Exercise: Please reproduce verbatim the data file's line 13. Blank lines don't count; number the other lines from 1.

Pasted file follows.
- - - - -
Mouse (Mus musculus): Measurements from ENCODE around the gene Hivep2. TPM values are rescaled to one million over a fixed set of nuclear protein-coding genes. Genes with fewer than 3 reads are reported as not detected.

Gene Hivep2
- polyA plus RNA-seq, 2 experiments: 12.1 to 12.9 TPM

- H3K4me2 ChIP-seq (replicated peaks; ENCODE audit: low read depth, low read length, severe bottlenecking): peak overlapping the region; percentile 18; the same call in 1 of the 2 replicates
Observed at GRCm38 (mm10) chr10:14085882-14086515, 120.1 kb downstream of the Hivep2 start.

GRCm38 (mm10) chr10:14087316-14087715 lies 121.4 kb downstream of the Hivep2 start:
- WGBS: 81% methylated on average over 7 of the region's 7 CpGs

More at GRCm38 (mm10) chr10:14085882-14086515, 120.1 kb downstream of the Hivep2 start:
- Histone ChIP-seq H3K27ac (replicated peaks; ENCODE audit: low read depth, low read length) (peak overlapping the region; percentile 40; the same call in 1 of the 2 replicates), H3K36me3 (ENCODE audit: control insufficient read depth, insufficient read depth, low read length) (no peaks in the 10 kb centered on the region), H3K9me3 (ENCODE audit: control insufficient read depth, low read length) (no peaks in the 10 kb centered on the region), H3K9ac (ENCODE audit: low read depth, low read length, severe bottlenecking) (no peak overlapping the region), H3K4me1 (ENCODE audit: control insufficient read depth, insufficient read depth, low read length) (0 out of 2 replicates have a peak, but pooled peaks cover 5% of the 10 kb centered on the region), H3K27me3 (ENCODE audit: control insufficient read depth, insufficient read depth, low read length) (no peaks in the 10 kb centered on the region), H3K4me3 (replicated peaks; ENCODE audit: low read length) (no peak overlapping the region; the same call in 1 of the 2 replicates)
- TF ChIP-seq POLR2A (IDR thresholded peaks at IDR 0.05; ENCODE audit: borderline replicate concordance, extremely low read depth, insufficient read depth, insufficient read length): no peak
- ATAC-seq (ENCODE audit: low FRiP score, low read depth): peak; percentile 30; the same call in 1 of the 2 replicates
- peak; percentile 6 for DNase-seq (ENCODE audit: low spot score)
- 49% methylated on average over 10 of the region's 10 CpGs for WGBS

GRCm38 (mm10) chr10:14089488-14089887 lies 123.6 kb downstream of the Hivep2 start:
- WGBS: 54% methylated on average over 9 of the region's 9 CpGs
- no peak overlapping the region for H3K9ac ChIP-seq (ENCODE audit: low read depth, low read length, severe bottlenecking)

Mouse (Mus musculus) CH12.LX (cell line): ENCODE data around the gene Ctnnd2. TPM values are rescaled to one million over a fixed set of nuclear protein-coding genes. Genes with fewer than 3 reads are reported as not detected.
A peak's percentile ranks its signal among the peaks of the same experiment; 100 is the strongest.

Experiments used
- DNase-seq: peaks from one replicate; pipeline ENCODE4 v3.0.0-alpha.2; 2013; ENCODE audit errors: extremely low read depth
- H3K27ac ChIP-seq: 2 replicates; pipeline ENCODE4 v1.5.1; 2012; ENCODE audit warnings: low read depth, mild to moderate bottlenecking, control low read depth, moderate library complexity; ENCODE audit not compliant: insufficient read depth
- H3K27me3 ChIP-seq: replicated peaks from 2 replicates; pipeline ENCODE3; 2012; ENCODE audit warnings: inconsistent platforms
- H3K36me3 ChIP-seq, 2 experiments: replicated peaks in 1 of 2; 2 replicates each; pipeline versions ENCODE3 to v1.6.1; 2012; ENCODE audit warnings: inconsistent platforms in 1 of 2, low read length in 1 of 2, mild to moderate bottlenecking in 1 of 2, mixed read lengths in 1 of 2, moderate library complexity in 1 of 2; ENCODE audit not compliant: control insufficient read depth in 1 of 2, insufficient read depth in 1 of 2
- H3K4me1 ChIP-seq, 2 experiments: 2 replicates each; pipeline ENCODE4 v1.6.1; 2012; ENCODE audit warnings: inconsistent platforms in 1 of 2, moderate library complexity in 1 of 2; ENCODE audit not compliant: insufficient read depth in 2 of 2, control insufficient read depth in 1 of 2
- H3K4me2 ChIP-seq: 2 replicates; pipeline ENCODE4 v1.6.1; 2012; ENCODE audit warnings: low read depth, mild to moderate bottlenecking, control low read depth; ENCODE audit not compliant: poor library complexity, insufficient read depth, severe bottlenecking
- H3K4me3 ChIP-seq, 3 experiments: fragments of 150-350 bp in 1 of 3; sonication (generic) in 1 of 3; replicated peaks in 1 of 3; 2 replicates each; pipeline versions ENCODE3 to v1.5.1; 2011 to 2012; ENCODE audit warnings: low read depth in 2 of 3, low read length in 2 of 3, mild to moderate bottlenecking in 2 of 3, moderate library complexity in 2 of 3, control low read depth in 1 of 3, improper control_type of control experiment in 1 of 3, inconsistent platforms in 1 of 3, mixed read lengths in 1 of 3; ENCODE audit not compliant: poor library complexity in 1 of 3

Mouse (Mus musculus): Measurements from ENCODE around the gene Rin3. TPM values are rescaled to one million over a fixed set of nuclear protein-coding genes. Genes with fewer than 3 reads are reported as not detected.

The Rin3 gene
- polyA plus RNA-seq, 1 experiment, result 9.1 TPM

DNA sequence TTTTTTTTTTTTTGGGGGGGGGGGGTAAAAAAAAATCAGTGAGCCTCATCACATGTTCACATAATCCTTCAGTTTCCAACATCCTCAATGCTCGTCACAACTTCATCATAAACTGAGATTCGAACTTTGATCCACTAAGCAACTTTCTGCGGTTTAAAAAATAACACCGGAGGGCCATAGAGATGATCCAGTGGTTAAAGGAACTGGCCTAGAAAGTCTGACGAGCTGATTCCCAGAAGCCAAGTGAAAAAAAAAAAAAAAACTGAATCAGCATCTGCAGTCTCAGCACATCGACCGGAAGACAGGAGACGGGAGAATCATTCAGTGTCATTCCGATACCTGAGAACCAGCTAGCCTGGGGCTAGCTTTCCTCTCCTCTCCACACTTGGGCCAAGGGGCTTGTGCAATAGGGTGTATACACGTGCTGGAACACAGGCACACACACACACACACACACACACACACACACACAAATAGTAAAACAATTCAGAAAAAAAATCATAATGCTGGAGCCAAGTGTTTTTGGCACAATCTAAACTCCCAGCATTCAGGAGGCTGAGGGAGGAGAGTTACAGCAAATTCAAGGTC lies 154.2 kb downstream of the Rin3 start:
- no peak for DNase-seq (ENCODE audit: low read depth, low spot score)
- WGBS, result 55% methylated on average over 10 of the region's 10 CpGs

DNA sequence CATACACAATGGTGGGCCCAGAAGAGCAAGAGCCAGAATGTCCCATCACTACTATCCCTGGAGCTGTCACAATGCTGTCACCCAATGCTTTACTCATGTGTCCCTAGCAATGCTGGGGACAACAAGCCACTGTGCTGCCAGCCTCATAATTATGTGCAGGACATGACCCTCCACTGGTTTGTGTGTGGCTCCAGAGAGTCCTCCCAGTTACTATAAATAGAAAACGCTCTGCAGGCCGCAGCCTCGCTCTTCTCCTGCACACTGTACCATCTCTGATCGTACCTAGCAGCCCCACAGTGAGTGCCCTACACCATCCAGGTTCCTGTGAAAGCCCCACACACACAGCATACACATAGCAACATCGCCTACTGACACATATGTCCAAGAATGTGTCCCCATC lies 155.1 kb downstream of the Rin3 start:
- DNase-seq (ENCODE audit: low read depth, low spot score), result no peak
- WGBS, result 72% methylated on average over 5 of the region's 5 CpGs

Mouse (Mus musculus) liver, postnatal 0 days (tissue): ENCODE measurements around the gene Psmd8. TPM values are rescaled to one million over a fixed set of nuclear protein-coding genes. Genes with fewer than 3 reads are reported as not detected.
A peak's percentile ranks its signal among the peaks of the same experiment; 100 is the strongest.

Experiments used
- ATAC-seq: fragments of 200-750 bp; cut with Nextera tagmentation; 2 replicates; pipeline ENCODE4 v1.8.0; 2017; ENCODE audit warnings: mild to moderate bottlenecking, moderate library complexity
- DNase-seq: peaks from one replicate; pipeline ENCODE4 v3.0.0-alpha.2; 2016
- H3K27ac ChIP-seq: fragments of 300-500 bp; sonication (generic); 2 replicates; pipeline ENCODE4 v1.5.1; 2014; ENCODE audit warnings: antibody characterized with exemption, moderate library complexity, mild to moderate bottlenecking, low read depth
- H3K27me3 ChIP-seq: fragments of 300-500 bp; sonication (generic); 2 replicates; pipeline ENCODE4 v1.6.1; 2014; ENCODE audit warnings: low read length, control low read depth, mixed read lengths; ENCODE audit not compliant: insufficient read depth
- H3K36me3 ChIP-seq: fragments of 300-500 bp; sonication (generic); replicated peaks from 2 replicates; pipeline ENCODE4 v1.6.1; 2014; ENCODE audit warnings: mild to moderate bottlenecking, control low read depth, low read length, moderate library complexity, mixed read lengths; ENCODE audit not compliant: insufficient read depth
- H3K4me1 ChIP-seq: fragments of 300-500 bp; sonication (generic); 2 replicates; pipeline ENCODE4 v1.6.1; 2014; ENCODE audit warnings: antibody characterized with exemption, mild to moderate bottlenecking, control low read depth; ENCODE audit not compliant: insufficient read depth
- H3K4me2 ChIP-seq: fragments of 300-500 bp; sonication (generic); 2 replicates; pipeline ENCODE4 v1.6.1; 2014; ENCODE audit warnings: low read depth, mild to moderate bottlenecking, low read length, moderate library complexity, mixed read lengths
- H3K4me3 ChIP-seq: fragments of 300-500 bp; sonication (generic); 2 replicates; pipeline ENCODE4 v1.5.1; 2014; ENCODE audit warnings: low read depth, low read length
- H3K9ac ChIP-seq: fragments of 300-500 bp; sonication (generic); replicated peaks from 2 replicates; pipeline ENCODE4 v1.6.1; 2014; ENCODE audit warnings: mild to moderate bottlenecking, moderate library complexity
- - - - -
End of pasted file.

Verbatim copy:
- 49% methylated on average over 10 of the region's 10 CpGs for WGBS